If you’ve only read one sonnet in your life, it was probably Sonnet 18…”Shall I compare thee to a summer’s day . . .”
You were probably forced to read it by some English teacher who was desperate to excite you about Shakespeare by pointing out the obvious sexual references. . . I know I was.
Much as I like love the sexual references, forget about them for a sec. Look at the last two lines . . .
So long as men can breathe or eyes can see,
So long lives this and this gives life to thee.
In simple modern English, he’s saying “This poem is so awesome they will be reading it FOREVER; I just made you immortal Babe.”
The sonnets are numbered roughly in the order they were written, so #18 (of 154) was written when he was a pretty young guy.
It’s the most arrogant thing ever written in the English language. It would be unacceptably arrogant . . . if it wasn’t turning out to be true.
There are a lot of reasons why Shakespeare’s great, one that is often overlooked is that he knew from the start that he was great.
Do you have the courage – the honesty – the unadulterated Chutzpah to believe how great you are? We ALL have greatness within us. Find yours and bring it to the world, this is not an option, it is our job here on earth. Some are great writers, or painters, or parents or cooks, but we’ve all got something the world is hungry for.
Find your greatness and you will change the world in wonderful ways.
I had an awesome experience this week. My friend Andrew teaches a course in “Advanced Group” at Laurier University. It’s a postgraduate course teaching Social Workers to facilitate groups…everything from parenting to addiction. He asked me to come and talk about my experiences as a member of various groups that were lead with different styles – some great – some…not so much.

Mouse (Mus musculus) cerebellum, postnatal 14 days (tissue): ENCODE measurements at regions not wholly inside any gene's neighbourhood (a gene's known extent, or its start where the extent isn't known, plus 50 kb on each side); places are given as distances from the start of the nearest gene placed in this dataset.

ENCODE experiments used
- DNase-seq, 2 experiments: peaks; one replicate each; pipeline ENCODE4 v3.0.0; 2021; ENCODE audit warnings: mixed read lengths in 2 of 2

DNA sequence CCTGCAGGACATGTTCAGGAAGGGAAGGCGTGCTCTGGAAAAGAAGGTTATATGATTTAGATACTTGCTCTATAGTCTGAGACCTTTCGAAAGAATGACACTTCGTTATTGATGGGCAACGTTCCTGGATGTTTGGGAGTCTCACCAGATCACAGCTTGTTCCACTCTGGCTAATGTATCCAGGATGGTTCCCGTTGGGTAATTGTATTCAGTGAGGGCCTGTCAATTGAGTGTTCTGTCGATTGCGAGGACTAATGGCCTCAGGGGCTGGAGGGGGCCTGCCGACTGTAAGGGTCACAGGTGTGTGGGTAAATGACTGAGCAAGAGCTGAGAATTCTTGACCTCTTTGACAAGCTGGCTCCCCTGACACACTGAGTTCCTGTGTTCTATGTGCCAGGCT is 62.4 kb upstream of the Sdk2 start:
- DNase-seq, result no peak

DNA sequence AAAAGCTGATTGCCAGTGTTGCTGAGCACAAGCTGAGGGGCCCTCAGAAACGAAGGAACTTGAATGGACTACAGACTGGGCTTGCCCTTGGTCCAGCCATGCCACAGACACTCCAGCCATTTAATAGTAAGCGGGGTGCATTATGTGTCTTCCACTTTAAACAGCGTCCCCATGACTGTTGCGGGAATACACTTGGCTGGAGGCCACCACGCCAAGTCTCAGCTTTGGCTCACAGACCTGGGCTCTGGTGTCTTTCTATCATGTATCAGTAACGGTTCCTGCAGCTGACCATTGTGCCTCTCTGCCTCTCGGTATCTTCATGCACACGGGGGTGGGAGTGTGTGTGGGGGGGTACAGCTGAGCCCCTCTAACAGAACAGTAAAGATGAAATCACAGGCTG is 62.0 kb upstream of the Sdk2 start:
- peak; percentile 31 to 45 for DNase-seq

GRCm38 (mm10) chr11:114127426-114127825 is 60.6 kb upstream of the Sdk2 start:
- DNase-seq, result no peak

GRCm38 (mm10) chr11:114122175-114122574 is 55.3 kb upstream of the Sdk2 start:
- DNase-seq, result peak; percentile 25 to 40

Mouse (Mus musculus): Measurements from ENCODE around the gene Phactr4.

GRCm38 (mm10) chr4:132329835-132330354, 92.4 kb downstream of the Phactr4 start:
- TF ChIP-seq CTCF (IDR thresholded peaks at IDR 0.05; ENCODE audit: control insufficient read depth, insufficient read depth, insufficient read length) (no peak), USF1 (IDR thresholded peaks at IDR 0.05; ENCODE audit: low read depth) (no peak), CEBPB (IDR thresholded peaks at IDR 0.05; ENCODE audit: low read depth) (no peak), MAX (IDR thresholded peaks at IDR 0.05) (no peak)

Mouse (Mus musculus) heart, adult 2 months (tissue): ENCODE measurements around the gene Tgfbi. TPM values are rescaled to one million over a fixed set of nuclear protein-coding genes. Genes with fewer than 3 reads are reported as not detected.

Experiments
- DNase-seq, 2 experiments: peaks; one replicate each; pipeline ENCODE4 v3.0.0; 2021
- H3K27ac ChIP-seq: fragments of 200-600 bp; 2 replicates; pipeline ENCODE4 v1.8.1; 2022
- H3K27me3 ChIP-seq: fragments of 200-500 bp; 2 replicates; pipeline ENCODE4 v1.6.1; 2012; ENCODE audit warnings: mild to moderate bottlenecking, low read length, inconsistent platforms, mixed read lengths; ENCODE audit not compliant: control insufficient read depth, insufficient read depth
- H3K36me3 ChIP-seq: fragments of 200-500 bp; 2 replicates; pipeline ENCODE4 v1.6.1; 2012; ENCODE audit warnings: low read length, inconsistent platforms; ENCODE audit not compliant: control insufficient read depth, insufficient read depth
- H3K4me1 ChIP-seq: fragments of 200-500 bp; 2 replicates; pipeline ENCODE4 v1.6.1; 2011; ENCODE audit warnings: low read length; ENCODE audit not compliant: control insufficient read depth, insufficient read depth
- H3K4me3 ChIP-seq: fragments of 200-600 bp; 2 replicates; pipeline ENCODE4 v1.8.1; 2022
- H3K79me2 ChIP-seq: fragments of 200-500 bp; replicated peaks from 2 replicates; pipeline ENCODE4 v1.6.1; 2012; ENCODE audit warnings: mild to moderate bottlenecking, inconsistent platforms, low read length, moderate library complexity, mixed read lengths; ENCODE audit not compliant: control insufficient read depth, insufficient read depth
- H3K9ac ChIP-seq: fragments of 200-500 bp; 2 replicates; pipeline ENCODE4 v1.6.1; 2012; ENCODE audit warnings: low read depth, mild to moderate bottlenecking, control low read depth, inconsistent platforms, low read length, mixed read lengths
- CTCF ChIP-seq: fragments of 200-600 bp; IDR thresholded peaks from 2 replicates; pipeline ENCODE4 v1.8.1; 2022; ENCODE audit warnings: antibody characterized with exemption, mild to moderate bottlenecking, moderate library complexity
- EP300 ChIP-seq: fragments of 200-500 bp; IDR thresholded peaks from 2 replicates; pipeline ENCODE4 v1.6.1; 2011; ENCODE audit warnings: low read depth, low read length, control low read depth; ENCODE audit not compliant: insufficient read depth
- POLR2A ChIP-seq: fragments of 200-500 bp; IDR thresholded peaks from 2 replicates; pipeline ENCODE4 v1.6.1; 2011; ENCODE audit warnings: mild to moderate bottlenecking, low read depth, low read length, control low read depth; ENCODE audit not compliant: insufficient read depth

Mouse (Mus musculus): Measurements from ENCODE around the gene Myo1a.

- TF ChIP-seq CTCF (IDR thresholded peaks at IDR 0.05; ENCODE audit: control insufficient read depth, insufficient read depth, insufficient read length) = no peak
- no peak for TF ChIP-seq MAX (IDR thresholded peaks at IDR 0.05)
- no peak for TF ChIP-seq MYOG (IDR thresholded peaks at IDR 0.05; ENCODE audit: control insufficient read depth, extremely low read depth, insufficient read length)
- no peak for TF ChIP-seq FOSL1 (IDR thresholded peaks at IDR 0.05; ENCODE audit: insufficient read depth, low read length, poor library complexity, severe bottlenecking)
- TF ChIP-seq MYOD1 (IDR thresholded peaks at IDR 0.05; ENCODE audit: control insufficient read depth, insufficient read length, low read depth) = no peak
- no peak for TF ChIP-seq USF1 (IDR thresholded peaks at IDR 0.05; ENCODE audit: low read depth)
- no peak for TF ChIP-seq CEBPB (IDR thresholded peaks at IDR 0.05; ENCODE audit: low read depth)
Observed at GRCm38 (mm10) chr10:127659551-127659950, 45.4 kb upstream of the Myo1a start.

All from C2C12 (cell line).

I always love talking about myself so Andrew and I drove to Kitchener where I met with the most amazing group of people.
Before Andrew asked me to come and speak, I wouldn’t have thought that I had been much of a resource on this, I tend to work solo, especially on things like personal growth. Then I got thinking. I realized my growth both as an artist and as a person has been constantly involved working with other people, sometimes in a group situation, sometimes one on one.
This interplay between working with others and working on my own has been playing with my mind ever since.
We think of the great artist of the world as individuals who worked on their own, and they did (generally), but it can’t be a coincidence that so many of the world’s greatest artists worked in the same cities and had overlapping careers: Mozart and Beethoven, Michelangelo and Leonardo. It extends outside the find art community, Henry Ford and Thomas Edison both said their friendship with each other was a tremendous increase to their creative and industrial output.
The interplay between working together and working alone is essential for our growth. We develop our skills, hone our craft and find our true voices alone, together we push each other to greatness, encourage each other to do better and keep each other grounded and sane. We need both.